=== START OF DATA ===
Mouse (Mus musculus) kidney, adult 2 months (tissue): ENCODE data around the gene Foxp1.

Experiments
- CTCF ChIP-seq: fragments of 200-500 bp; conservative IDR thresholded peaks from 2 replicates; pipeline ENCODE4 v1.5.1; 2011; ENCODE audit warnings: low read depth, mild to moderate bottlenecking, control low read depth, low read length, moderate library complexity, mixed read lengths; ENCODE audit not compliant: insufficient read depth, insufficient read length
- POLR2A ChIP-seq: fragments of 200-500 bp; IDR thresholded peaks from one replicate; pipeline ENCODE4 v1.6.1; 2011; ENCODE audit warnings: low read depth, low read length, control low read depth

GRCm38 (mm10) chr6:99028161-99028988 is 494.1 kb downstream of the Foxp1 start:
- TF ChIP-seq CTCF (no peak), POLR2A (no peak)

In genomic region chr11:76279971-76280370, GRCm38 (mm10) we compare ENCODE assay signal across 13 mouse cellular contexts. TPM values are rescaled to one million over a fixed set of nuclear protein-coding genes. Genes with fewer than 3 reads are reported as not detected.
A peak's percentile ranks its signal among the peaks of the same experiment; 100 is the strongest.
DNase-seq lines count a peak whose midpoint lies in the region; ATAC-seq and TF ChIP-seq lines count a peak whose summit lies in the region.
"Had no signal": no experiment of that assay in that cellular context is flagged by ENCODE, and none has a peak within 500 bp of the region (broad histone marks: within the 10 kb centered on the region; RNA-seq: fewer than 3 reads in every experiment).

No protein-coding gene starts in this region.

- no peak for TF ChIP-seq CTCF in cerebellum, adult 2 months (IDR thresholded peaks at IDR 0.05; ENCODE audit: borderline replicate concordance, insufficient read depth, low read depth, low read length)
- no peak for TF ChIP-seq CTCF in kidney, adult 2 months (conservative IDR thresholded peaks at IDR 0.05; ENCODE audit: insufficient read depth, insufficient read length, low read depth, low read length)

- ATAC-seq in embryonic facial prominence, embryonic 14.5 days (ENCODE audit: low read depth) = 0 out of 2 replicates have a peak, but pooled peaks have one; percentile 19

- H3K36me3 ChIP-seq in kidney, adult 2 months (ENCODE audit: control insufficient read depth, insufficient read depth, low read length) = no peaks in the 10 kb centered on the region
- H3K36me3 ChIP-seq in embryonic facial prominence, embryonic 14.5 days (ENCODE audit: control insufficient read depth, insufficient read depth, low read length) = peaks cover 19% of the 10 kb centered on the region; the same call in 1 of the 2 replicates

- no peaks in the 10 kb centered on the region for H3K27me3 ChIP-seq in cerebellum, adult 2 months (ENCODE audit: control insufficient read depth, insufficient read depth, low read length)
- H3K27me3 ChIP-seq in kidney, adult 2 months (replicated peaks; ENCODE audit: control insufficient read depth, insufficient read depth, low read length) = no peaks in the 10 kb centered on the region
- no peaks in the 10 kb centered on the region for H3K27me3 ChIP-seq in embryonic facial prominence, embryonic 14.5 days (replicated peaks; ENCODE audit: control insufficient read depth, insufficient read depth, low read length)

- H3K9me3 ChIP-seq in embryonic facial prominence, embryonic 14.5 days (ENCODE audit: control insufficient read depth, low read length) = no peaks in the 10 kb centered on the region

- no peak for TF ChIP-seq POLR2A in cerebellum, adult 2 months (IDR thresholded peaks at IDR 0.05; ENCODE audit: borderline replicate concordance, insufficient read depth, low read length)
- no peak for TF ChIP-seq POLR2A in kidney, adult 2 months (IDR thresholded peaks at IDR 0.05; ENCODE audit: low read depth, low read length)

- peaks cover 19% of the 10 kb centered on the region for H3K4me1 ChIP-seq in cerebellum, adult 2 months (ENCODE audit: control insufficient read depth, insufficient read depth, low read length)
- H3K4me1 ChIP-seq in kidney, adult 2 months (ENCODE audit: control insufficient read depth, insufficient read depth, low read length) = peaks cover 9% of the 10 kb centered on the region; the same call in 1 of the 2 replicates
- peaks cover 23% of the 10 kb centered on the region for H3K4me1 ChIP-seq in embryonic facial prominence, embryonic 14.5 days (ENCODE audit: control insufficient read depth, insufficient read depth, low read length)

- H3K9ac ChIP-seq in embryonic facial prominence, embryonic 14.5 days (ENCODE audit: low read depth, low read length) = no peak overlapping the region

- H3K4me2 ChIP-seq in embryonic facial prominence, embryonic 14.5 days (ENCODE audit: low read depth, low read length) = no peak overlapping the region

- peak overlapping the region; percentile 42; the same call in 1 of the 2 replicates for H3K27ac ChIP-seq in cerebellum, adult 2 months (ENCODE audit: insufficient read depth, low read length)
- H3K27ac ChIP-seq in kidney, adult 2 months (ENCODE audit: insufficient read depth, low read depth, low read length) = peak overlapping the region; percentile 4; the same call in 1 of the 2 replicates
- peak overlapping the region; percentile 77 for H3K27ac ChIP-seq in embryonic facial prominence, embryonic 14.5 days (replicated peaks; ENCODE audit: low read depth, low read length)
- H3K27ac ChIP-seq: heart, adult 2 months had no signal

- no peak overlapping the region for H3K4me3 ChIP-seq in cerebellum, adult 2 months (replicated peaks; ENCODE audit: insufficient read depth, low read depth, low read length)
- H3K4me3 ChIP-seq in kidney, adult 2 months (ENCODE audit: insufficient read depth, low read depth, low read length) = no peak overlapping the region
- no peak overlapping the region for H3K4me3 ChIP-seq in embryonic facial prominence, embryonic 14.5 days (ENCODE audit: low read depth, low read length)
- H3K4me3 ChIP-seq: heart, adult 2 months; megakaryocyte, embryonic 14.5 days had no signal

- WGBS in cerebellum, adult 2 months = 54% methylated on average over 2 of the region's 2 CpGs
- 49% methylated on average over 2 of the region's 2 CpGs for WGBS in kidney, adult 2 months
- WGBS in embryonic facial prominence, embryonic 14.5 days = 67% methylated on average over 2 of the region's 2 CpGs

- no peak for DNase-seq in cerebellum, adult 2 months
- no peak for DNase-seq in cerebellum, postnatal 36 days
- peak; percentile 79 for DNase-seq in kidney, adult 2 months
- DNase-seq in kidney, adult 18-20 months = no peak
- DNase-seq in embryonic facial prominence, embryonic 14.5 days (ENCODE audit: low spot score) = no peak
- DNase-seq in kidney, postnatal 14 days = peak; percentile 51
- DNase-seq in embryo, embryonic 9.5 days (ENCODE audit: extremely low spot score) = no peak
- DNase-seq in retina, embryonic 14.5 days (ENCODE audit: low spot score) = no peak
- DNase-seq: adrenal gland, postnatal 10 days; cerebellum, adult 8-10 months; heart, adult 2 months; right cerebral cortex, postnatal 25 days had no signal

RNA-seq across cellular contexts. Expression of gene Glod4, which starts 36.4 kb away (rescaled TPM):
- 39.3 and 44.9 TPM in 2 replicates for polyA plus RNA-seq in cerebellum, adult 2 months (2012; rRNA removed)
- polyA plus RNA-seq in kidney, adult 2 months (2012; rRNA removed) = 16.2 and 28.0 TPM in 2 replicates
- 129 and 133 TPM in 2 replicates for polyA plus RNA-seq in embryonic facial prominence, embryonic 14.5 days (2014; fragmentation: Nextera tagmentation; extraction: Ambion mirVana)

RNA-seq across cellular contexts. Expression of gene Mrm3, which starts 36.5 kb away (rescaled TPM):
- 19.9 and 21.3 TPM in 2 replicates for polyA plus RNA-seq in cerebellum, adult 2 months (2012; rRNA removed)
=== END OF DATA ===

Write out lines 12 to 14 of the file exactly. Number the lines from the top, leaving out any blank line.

- no peak for TF ChIP-seq CTCF in cerebellum, adult 2 months (IDR thresholded peaks at IDR 0.05; ENCODE audit: borderline replicate concordance, insufficient read depth, low read depth, low read length)
- no peak for TF ChIP-seq CTCF in kidney, adult 2 months (conservative IDR thresholded peaks at IDR 0.05; ENCODE audit: insufficient read depth, insufficient read length, low read depth, low read length)

- ATAC-seq in embryonic facial prominence, embryonic 14.5 days (ENCODE audit: low read depth) = 0 out of 2 replicates have a peak, but pooled peaks have one; percentile 19